Sox use small ball to stay unbeaten vs. Yanks

June 27th, 2021

BOSTON -- Make contact and good things will happen. Red Sox manager Alex Cora has preached that since Spring Training, and it materialized in a big way on Saturday night.

This was a game in which the Sox -- at least from an offensive standpoint -- simply scratched and clawed their way to a 4-2 victory against the Yankees in front of another packed house of 36,857 at Fenway Park.

“We got enough today,” said Cora. “When we score four, we’re really good, so we should shoot for four every night.”

The Red Sox are 41-4 when they score four runs or more this season and 5-27 when they don’t.

How did the four runs score? On three sacrifice flies and an infield hit -- one of three that Hunter Renfroe had on the night. Overall, Boston had five infield hits.

To some managers, that might seem like winning ugly. To Cora, it was beautiful.

“Did a good job putting the ball in play. We had traffic early on, a lot of traffic,” said Cora. “We hit some balls hard. We got lucky on a few of them, but we ran the bases well, and we put pressure on them.”

The second sacrifice fly was a true work of art, hit all of 152 feet by Bobby Dalbec and caught in foul territory by first baseman Luke Voit.

You can bet that Voit never envisioned would tag and try to score on the play. But sometimes the element of surprise is what is needed, and Devers came roaring home to beat the throw and the enthralled Fenway approved with hearty cheers.

“He’s a good player. He’s a good athlete,” Cora said of Devers. “The presence of mind, he sees Voit going back, he knows he doesn’t have a good arm, and he took off. He was flying. That was an amazing job by him and [third-base coach] Carlos [Febles].”

The gritty offense was just one element to this highly-satisfying win that pushed the Red Sox to 5-0 against their forever rivals this season, a monumental improvement from last year’s 1-9 mark.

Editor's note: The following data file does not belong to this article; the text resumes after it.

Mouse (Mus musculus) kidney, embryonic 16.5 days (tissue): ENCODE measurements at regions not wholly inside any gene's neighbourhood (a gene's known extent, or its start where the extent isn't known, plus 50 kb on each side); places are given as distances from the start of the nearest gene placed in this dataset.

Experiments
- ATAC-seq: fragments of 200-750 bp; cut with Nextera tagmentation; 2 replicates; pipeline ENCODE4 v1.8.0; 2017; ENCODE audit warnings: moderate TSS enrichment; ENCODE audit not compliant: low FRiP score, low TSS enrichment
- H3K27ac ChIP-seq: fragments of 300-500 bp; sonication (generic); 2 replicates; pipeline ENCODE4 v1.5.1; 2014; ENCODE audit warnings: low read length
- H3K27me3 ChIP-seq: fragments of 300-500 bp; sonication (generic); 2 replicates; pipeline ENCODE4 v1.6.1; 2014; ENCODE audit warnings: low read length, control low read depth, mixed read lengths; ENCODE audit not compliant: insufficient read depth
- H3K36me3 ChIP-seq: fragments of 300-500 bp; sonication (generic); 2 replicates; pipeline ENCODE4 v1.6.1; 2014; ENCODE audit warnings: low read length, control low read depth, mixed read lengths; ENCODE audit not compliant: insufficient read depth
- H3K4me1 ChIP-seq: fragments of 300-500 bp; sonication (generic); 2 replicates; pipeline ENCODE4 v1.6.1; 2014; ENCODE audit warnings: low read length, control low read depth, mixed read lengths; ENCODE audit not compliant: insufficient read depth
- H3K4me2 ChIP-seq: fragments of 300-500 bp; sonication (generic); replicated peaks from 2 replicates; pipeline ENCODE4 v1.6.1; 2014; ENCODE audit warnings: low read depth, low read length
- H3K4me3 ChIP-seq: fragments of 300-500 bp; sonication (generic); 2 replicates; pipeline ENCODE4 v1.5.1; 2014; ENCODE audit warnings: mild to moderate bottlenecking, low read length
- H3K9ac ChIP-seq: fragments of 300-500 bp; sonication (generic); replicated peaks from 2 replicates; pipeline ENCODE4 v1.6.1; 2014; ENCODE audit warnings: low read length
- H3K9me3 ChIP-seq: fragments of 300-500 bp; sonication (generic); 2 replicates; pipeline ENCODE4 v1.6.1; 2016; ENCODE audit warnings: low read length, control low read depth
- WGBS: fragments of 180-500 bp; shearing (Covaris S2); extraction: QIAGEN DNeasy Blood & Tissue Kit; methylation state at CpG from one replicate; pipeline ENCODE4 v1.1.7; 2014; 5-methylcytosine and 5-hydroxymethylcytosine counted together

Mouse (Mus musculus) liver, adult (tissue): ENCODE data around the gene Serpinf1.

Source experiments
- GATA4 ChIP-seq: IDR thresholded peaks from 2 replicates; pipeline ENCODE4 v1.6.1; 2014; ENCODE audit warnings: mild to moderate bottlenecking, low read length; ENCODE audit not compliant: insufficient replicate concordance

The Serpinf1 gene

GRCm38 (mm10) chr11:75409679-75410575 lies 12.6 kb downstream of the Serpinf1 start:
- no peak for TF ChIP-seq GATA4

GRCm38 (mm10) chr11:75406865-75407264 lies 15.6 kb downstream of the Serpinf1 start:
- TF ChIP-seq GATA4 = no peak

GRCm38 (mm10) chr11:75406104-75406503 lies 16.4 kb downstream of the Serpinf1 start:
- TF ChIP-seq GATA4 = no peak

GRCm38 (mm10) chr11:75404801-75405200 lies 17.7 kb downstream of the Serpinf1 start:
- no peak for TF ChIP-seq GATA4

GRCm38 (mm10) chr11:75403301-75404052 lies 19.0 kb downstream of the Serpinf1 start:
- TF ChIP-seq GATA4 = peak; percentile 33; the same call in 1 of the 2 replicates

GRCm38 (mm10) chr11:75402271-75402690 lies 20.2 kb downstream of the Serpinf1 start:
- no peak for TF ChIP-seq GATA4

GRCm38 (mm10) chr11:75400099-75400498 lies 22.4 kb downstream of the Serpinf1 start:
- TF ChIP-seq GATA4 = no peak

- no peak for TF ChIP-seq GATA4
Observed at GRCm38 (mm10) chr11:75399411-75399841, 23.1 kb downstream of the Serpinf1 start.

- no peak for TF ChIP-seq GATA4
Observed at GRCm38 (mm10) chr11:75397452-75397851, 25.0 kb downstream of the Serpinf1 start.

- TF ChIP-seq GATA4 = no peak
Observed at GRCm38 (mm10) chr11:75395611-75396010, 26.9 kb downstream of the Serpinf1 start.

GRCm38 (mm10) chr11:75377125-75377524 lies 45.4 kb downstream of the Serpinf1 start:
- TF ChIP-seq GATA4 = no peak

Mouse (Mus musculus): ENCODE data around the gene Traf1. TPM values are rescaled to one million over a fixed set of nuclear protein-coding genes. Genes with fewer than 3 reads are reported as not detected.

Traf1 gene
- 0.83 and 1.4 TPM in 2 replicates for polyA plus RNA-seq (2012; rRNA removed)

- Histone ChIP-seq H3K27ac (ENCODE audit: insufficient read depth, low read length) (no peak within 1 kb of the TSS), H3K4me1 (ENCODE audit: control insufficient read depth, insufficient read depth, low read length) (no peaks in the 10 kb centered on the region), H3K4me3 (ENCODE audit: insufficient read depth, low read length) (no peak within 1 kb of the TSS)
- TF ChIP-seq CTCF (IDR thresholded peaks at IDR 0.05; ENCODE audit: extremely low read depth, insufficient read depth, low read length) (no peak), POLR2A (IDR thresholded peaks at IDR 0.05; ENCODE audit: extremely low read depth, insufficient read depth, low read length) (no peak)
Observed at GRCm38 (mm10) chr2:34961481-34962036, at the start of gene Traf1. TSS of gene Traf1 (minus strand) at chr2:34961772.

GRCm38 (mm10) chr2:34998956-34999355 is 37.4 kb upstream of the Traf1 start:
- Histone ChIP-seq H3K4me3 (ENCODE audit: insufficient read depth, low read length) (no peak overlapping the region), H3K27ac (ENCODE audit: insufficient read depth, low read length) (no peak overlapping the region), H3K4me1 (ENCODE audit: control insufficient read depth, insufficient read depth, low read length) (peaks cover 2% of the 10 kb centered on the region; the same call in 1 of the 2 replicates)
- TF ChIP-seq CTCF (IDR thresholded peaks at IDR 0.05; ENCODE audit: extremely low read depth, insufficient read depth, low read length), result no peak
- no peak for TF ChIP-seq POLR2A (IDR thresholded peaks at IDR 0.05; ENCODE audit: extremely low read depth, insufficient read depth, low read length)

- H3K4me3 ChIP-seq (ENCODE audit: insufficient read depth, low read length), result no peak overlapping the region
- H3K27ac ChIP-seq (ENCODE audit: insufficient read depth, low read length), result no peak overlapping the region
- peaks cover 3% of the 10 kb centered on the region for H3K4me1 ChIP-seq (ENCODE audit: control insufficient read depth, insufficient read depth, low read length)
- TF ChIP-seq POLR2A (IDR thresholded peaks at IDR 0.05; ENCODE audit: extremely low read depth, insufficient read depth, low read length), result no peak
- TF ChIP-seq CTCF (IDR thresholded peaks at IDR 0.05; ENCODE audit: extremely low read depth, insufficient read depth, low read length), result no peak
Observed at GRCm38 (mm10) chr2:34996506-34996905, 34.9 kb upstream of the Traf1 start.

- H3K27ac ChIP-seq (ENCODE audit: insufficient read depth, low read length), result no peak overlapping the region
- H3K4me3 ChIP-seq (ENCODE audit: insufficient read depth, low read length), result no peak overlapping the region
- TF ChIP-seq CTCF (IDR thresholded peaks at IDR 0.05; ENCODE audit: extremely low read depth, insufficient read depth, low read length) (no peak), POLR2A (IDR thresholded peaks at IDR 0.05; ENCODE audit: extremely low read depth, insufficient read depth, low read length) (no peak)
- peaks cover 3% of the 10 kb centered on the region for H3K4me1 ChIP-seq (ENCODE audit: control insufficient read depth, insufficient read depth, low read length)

Nate was great
The tone-setter was . The flame-throwing righty turned in yet another dominant outing against his former team. In 7 2/3 innings, Eovaldi (8-4, 3.67 ERA) scattered seven mostly inconsequential hits, walking none and striking out six. The only run he allowed was to the last batter he faced, a homer off the bat of DJ LeMahieu.

Since joining the Red Sox, Eovaldi has allowed one earned run or fewer in seven of his eight starts against the Yankees. That includes his strong effort in Game 3 of the 2018 American League Division Series.

It was the first time the Red Sox have received a start of at least seven innings since June 3, and the fifth in 77 games this season.

“I felt like everything was working for me,” Eovaldi said. “The fastball command was there, I was able to throw it inside. We were able to establish that early in the game, and I think that opened it up for us later in the game as well. It helped the slider a lot, kept them off balance, and the curveball played really well, too.”

Ottavino didn’t buckle
Eovaldi wasn’t the only former Yankee to thrive on Saturday night. Nobody was under more pressure than setup man , who inherited a bases-loaded, two-out jam in the eighth inning after the normally reliable Hirokazu Sawamura came on for Eovaldi and walked three straight batters. Ottavino got the Sox out of that precarious situation by getting Voit on a groundout.

With closer Matt Barnes unavailable due to his recent workload, Ottavino also took on that role on Saturday, coming back out for the ninth.

LeMahieu put all the pressure on Ottavino when he belted a two-out RBI single to slim the lead to 4-2. That brought the dangerous Aaron Judge to the plate.

Ottavino won the battle, ending the game on a 96.1 mph heater. Earlier in the six-pitch at-bat, Ottavino fired his hardest pitch of the season, at 97.8 mph.

“I was pretty tired at that point but just trying to find a way to get a swing and miss,” Ottavino said. “I think the crowd probably helped, but just kind of gave everything I had.”

Wong impresses in first start
Considering that it was such an intense game, the way Red Sox catcher handled himself in his first MLB start was impressive.

Boston’s No. 16 prospect -- who is filling in as Christian Vázquez’s backup while Kevin Plawecki recovers from a left hamstring strain -- showed poise in the way he handled Eovaldi and Ottavino.

“He did a good job. There’s some calmness, right? The way he sets up, he’s not panicking back there,” said Cora.

While his work behind the plate was his most impactful element of the night, Wong experienced a thrill when he belted a single to right in the second inning, getting a hit in his first career at-bat.

“It was nice. It felt like it was my first hit in a long time,” said Wong. “Obviously, I was struggling in [Triple-A] Worcester, so it was nice to get that one and I’m looking forward to building on that.”